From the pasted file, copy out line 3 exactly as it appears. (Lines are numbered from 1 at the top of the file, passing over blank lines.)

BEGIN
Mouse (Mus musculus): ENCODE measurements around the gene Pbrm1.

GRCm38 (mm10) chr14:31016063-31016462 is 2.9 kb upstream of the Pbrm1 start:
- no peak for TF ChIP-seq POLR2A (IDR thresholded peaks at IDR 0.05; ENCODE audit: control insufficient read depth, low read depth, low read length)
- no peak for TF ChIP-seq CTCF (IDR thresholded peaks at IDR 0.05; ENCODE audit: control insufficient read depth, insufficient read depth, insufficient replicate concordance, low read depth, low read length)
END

- no peak for TF ChIP-seq POLR2A (IDR thresholded peaks at IDR 0.05; ENCODE audit: control insufficient read depth, low read depth, low read length)